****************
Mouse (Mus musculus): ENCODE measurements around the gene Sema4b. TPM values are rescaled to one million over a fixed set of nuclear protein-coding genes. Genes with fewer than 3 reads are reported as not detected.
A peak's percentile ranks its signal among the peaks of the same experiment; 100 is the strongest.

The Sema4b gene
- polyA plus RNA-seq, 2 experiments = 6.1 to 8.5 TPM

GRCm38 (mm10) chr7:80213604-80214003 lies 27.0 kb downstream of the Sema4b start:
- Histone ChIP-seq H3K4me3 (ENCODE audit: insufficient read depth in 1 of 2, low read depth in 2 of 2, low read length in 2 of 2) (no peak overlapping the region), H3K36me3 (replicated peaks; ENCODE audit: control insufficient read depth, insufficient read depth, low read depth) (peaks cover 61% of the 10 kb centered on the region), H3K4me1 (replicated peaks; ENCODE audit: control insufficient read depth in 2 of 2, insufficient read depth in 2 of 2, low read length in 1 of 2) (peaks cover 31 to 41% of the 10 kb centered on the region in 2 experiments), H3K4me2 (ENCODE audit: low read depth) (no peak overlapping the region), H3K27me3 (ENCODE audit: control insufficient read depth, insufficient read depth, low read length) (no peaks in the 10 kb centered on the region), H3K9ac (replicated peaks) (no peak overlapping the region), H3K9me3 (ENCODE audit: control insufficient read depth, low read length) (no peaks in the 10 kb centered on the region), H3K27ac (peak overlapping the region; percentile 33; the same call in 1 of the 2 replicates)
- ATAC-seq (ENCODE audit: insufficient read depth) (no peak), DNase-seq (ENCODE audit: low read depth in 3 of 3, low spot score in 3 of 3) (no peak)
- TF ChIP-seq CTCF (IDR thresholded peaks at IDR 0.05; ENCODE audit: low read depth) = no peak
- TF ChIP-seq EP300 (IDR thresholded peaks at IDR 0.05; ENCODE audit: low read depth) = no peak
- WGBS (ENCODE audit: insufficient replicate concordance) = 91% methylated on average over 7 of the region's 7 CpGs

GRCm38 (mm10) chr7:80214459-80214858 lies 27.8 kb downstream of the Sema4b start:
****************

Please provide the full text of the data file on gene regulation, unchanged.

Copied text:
Mouse (Mus musculus): ENCODE measurements around the gene Sema4b. TPM values are rescaled to one million over a fixed set of nuclear protein-coding genes. Genes with fewer than 3 reads are reported as not detected.
A peak's percentile ranks its signal among the peaks of the same experiment; 100 is the strongest.

The Sema4b gene
- polyA plus RNA-seq, 2 experiments = 6.1 to 8.5 TPM

GRCm38 (mm10) chr7:80213604-80214003 lies 27.0 kb downstream of the Sema4b start:
- Histone ChIP-seq H3K4me3 (ENCODE audit: insufficient read depth in 1 of 2, low read depth in 2 of 2, low read length in 2 of 2) (no peak overlapping the region), H3K36me3 (replicated peaks; ENCODE audit: control insufficient read depth, insufficient read depth, low read depth) (peaks cover 61% of the 10 kb centered on the region), H3K4me1 (replicated peaks; ENCODE audit: control insufficient read depth in 2 of 2, insufficient read depth in 2 of 2, low read length in 1 of 2) (peaks cover 31 to 41% of the 10 kb centered on the region in 2 experiments), H3K4me2 (ENCODE audit: low read depth) (no peak overlapping the region), H3K27me3 (ENCODE audit: control insufficient read depth, insufficient read depth, low read length) (no peaks in the 10 kb centered on the region), H3K9ac (replicated peaks) (no peak overlapping the region), H3K9me3 (ENCODE audit: control insufficient read depth, low read length) (no peaks in the 10 kb centered on the region), H3K27ac (peak overlapping the region; percentile 33; the same call in 1 of the 2 replicates)
- ATAC-seq (ENCODE audit: insufficient read depth) (no peak), DNase-seq (ENCODE audit: low read depth in 3 of 3, low spot score in 3 of 3) (no peak)
- TF ChIP-seq CTCF (IDR thresholded peaks at IDR 0.05; ENCODE audit: low read depth) = no peak
- TF ChIP-seq EP300 (IDR thresholded peaks at IDR 0.05; ENCODE audit: low read depth) = no peak
- WGBS (ENCODE audit: insufficient replicate concordance) = 91% methylated on average over 7 of the region's 7 CpGs

GRCm38 (mm10) chr7:80214459-80214858 lies 27.8 kb downstream of the Sema4b start: